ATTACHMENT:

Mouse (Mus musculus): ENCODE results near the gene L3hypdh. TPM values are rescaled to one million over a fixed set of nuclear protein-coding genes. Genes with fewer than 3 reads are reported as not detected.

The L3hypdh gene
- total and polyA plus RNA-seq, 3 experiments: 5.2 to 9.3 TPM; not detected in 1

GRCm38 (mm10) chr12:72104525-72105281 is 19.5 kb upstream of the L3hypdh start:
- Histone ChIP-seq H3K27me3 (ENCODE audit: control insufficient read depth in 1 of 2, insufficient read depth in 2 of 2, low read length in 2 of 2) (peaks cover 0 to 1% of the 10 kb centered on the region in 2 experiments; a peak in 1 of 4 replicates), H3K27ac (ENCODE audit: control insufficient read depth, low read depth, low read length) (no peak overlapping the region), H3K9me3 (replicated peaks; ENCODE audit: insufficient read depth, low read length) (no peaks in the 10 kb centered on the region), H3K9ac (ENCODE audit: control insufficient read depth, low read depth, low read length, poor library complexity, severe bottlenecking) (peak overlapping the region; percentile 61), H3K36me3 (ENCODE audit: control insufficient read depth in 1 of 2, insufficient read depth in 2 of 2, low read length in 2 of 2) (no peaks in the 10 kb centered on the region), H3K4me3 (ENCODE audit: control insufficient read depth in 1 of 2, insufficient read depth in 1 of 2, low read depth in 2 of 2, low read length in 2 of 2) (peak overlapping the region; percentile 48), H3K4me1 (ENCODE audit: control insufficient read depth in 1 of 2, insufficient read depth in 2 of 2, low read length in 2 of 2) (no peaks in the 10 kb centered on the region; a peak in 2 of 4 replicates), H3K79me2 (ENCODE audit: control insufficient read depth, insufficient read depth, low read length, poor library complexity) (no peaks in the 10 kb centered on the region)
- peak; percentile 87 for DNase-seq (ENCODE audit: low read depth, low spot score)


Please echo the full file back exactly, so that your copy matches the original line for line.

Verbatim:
Mouse (Mus musculus): ENCODE results near the gene L3hypdh. TPM values are rescaled to one million over a fixed set of nuclear protein-coding genes. Genes with fewer than 3 reads are reported as not detected.

The L3hypdh gene
- total and polyA plus RNA-seq, 3 experiments: 5.2 to 9.3 TPM; not detected in 1

GRCm38 (mm10) chr12:72104525-72105281 is 19.5 kb upstream of the L3hypdh start:
- Histone ChIP-seq H3K27me3 (ENCODE audit: control insufficient read depth in 1 of 2, insufficient read depth in 2 of 2, low read length in 2 of 2) (peaks cover 0 to 1% of the 10 kb centered on the region in 2 experiments; a peak in 1 of 4 replicates), H3K27ac (ENCODE audit: control insufficient read depth, low read depth, low read length) (no peak overlapping the region), H3K9me3 (replicated peaks; ENCODE audit: insufficient read depth, low read length) (no peaks in the 10 kb centered on the region), H3K9ac (ENCODE audit: control insufficient read depth, low read depth, low read length, poor library complexity, severe bottlenecking) (peak overlapping the region; percentile 61), H3K36me3 (ENCODE audit: control insufficient read depth in 1 of 2, insufficient read depth in 2 of 2, low read length in 2 of 2) (no peaks in the 10 kb centered on the region), H3K4me3 (ENCODE audit: control insufficient read depth in 1 of 2, insufficient read depth in 1 of 2, low read depth in 2 of 2, low read length in 2 of 2) (peak overlapping the region; percentile 48), H3K4me1 (ENCODE audit: control insufficient read depth in 1 of 2, insufficient read depth in 2 of 2, low read length in 2 of 2) (no peaks in the 10 kb centered on the region; a peak in 2 of 4 replicates), H3K79me2 (ENCODE audit: control insufficient read depth, insufficient read depth, low read length, poor library complexity) (no peaks in the 10 kb centered on the region)
- peak; percentile 87 for DNase-seq (ENCODE audit: low read depth, low spot score)